The successful launch of India’s second navigation satellite using its flagship launch vehicle PSLV could be beneficial not only to the country but to its neighbouring nations as well, said John P. Zachariah, Director, research and development wing of the Vikram Sarabhai Space Centre of the Indian Space Research Organisation (ISRO).
On completion, the system would provide accurate position information service to users in India as well as the region extending up to 1,500 km from its boundary, both on the eastern and western sides. That way, this would revolutionise the location finding and visual navigation business across the entire region”, he told media persons here.
The constellation of seven satellites, the launch of which is scheduled for completion in 2015, is due for a trail run from the beginning of 2016 and will begin full-scale operation a couple of months later. “Along with that, there will be a sudden rise in wide-spread use of the application, in turn, leading to the commercial production of receiver equipment”, he said.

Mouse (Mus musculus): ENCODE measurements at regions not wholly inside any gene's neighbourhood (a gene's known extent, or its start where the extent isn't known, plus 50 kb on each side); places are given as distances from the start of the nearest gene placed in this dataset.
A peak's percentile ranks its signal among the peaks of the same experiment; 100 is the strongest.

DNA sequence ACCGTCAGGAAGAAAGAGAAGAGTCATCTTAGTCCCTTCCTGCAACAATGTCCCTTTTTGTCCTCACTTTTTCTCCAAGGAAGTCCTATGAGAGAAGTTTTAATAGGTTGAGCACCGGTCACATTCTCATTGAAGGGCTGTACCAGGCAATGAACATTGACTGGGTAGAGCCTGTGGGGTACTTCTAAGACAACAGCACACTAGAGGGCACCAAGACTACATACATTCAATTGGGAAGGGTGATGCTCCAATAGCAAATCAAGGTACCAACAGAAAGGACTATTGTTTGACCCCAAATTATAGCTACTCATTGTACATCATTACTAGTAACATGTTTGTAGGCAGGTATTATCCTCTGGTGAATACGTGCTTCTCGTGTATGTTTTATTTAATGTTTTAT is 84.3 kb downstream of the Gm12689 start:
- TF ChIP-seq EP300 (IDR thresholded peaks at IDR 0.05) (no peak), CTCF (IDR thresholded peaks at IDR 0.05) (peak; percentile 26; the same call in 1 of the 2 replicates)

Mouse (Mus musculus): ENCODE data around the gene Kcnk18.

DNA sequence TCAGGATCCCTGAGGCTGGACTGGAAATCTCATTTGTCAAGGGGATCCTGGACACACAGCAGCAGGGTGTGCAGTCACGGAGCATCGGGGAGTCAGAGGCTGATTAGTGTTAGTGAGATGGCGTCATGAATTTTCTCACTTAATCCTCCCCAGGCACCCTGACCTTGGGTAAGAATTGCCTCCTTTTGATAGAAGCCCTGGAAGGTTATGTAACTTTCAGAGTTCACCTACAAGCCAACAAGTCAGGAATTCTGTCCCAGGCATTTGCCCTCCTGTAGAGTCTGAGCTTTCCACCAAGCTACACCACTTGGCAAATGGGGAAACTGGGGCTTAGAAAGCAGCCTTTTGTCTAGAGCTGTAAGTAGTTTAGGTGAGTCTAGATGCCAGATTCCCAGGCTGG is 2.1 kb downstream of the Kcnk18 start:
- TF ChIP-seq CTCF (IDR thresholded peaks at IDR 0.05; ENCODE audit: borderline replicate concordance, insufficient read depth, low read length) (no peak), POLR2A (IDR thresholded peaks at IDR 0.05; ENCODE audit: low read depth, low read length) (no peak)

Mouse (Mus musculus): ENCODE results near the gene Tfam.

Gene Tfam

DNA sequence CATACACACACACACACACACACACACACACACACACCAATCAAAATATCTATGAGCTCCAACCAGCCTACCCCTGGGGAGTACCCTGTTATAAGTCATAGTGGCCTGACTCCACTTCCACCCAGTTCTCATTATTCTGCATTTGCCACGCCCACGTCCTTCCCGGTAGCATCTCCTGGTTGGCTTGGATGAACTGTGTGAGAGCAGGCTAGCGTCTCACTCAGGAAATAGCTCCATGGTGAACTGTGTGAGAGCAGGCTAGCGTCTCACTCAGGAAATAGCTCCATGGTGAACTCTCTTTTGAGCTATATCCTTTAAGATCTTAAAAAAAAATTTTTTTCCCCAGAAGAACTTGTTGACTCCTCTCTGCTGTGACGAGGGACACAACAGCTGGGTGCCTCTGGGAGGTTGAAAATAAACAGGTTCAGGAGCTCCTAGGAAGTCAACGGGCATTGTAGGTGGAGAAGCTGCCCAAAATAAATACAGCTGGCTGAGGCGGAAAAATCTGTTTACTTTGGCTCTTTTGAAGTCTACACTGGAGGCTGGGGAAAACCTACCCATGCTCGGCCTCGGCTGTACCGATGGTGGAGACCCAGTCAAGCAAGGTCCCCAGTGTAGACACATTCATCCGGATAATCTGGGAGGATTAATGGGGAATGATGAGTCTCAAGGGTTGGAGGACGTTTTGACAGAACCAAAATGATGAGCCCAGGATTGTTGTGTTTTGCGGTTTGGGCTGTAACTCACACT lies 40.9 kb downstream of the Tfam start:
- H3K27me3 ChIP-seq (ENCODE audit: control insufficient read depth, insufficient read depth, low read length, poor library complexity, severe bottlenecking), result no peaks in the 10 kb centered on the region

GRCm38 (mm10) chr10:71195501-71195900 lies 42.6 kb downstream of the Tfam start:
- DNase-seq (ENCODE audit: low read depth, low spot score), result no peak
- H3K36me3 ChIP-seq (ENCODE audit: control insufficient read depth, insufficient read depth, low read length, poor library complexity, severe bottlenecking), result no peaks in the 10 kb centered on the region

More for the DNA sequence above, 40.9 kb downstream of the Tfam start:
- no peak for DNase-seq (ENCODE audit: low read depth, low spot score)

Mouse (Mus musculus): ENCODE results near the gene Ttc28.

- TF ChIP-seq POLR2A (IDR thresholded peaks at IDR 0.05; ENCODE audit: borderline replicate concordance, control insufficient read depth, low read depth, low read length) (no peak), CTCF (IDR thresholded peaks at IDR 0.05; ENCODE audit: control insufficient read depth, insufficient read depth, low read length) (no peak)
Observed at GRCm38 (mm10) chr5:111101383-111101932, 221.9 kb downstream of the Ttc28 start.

Regarding the progress of the GSLV MARC III project, Mr. Zachariah said that an experimental flight of the vehicles was conducted in the last week of June from Sreeharikotta. The vehicle would be carrying a dummy instead of the cryo stage but would have original structural and thermo-structural parts.
The test flight was being conducted to assess whether its structural and thermal protection systems would withstand the re-entry load, and thermo-dynamic heating.
Meanwhile, he also said that the launch of the second Indian Regional Navigation Satellite System, which also marked the 25th success in a row for the PSLV, had boosted the image of the launching vehicle in the global arena. “The PSLV is going miles, as evident from the launching orders we are getting from foreign countries, thanks to its quality and dependability”, he said.